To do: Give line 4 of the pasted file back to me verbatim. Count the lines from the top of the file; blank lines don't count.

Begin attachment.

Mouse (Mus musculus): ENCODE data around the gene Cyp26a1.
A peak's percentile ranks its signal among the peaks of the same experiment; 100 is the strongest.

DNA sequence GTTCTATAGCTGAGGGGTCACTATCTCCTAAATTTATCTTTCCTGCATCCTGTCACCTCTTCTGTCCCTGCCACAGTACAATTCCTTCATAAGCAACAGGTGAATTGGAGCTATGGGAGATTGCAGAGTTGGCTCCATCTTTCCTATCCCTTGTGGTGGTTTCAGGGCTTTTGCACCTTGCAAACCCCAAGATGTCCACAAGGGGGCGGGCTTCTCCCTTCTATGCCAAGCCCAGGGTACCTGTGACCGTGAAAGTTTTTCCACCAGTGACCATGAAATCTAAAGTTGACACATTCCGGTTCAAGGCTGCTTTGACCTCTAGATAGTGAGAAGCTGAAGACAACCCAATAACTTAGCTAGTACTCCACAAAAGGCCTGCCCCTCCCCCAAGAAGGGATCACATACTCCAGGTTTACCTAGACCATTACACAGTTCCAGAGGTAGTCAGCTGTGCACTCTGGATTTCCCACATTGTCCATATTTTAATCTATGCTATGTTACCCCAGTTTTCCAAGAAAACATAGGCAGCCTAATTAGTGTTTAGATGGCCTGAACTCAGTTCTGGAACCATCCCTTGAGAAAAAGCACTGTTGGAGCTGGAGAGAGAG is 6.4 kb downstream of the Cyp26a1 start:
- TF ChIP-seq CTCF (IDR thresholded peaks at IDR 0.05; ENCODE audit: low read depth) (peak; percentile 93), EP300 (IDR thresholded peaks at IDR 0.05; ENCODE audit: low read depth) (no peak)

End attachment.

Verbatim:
- TF ChIP-seq CTCF (IDR thresholded peaks at IDR 0.05; ENCODE audit: low read depth) (peak; percentile 93), EP300 (IDR thresholded peaks at IDR 0.05; ENCODE audit: low read depth) (no peak)